Mount Holly Springs will seek a state grant to help fund the first phase of a proposed veterans’ memorial park along Mountain Creek in a built-up area of the borough.
Borough council on Feb. 13 agreed to submit a letter of commitment pledging a local match toward a grant being sought through the Pennsylvania Department of Conservation and Natural Resources.
The letter is an essential part of a grant application that is due to the state agency by April 27, said Joe Andreatti, the borough’s former zoning officer who is volunteering his time as project manager.
If approved, the grant will be used to fund roughly two-thirds of the estimated $61,925 of proposed Phase 1 improvements to what is now about a quarter-acre of wooded green space that runs perpendicular to Mill Street on the north side of town. The park site has roughly 400 feet of frontage along the creek.
The local match for this grant is about $20,000 — of which volunteers have already raised about $15,000 through a combination of private donations and in-kind pledges of labor, equipment and materials, Andreatti said. By providing a letter of commitment, council agreed to front the remaining $5,000 in local match.
Though the application is due in April, the grant money will only be distributed in November, and Phase 1 improvements could only begin in spring 2018, Andreatti said. This would allow council time to budget the $5,000 local match in its 2018 budget.
The veterans’ park is one of the improvements being proposed in the streetscape master plan that was prepared in 2016 by Craig Bachik, a landscape architect and project manager with Navarro & Wright Consulting Engineers Inc. of New Cumberland.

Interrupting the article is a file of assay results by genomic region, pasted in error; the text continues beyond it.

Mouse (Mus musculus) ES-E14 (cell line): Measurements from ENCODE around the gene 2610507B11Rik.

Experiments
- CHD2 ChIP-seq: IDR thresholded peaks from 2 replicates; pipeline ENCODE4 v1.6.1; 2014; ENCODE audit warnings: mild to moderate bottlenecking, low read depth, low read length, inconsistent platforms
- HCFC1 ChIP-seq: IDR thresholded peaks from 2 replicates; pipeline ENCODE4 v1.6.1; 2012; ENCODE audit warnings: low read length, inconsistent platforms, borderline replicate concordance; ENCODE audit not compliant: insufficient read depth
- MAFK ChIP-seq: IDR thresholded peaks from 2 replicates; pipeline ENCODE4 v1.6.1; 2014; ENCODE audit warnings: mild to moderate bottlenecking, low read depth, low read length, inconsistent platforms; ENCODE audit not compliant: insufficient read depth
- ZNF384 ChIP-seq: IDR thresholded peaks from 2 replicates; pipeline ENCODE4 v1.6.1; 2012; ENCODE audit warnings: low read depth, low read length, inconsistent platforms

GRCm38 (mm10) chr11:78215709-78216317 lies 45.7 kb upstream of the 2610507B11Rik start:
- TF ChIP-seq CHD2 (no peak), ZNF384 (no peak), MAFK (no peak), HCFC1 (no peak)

One proposal is to develop a portion of the park into two paved memorial plazas that each take on the shape of folded American flags on a conceptual park drawing. Often presented to a loved one at a funeral, a folded flag is a symbol of the ultimate sacrifice paid by those in the military.
One plaza would be near the proposed entrance to the park off Mill Street while the other plaza would be further south near pathways that lead to a handicapped fishing area and an area for picnic tables and swings.
Navarro & Wright recently prepared a scope of work, cost estimate and conceptual map for Phase 1 improvements estimated at $61,925 and Phase 2 improvements estimated at $49,950 for a total of $111,875. Phase 1 work includes:
$10,000 to install handicapped accessible porous pavement sidewalk
$9,450 to develop a handicapped accessible fishing area
$9,000 for embossed and colored concrete paving for the southernmost plaza
$6,000 to develop a handicapped-accessible quarry dust pedestrian walkway
$3,600 to excavate 120 cubic yards of soil
$3,325 to develop a handicapped accessible parking lot
$2,800 to build a coffer dam and stabilize the creek bank
$2,400 to develop a rain garden along the creek
$1,000 to clear away trees and vegetation.
To fund Phase 2 work, the borough would have to seek out other grants starting in 2018. Navarro & Wright identified the following as possible features under Phase 2:
$19,000 to develop the northernmost plaza including $9,000 for embossed, colored concrete paving and $10,000 for a sculpture.
$15,000 to develop a pergola or trellised walkway at the southernmost plaza
$4,500 to put up veterans’ banners and poles
$3,600 to build a pedestrian footbridge over a drainage area to a scenic overlook.
Letort Warehouses Inc. owns the quarter-acre proposed for the veterans’ park. Council in early 2016 approved an easement agreement with the property owner granting public access to the creek where no such access existed before in downtown Mount Holly Springs.
At the Feb. 13 meeting, Councilman Edgar Kendall asked what would happen to the easement agreement if Letort Warehouses decides to sell off the property being proposed for the park.
Borough Solicitor Mark Allshouse said the easement agreement includes legal language that makes public access a condition that remains in the chain of title and ownership of the property.